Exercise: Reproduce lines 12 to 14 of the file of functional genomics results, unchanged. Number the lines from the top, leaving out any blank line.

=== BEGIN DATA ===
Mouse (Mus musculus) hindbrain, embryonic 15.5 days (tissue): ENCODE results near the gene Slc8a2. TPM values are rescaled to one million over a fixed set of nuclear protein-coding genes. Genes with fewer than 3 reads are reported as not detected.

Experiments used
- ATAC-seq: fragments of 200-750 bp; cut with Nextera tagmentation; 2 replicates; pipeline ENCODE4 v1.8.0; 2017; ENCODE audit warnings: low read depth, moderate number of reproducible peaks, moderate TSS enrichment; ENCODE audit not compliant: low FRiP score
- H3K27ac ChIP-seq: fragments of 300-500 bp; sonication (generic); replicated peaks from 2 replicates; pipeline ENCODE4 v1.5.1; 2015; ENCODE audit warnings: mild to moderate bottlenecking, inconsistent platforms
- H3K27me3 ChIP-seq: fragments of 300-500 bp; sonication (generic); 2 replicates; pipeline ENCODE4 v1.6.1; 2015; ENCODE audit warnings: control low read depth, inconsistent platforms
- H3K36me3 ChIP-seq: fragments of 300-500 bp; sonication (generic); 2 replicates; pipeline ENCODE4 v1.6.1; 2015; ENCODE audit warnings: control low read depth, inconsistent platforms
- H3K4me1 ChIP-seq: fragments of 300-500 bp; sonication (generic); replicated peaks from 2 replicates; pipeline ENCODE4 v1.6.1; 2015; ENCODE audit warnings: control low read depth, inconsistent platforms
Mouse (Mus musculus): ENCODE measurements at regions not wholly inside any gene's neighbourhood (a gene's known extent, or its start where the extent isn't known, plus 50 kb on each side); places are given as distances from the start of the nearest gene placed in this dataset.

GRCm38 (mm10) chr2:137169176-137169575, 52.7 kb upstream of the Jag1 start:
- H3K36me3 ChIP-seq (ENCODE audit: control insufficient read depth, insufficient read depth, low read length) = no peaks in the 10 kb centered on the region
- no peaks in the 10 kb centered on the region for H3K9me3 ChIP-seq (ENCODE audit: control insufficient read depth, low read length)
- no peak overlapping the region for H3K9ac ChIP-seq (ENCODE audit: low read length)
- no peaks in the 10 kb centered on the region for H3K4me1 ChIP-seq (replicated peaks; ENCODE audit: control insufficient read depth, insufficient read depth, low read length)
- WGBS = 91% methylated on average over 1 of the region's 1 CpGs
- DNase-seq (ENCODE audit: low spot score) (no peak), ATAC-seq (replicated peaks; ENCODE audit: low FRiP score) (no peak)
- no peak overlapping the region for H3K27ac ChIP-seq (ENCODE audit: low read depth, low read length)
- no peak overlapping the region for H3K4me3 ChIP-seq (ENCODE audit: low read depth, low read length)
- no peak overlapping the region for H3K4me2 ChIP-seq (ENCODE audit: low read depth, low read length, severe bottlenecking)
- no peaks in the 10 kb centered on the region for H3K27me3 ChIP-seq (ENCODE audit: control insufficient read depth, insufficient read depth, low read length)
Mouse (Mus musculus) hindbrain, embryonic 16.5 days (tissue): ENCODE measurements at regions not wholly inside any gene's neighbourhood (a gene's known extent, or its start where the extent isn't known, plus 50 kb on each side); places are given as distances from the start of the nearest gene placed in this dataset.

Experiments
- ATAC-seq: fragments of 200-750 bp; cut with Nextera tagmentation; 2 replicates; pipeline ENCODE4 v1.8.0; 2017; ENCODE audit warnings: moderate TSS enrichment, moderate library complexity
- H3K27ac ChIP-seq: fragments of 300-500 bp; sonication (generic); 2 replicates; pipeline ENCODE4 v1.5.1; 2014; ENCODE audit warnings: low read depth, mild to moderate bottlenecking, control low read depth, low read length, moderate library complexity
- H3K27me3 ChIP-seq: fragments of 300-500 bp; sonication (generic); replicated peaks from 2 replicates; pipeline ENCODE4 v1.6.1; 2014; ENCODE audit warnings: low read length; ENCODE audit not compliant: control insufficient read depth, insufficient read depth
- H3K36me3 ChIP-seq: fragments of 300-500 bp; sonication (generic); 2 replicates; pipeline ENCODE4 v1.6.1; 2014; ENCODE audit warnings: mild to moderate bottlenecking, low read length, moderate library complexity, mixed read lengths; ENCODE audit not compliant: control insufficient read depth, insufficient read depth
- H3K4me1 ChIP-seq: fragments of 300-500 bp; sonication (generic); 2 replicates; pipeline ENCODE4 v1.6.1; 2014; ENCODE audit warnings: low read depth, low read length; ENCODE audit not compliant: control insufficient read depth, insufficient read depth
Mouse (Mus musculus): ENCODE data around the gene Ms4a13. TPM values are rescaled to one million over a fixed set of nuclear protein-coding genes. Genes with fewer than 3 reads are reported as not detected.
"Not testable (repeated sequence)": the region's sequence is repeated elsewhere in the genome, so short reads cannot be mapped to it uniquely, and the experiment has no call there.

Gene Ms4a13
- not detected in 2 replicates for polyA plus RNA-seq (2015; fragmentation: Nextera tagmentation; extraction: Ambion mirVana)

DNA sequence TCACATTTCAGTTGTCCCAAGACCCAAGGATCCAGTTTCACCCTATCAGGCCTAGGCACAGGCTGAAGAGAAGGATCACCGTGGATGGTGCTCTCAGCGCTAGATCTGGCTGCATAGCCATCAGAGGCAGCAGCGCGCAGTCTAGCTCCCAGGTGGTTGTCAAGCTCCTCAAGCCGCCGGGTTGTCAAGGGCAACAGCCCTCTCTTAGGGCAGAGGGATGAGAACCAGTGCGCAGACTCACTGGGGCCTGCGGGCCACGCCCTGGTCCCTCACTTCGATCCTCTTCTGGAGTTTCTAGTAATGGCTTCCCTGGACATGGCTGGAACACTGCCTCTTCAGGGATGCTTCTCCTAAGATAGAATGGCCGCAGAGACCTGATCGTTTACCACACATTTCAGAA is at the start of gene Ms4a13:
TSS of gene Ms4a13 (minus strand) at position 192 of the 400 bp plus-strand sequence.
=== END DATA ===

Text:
- no peak overlapping the region for H3K9ac ChIP-seq (ENCODE audit: low read length)
- no peaks in the 10 kb centered on the region for H3K4me1 ChIP-seq (replicated peaks; ENCODE audit: control insufficient read depth, insufficient read depth, low read length)
- WGBS = 91% methylated on average over 1 of the region's 1 CpGs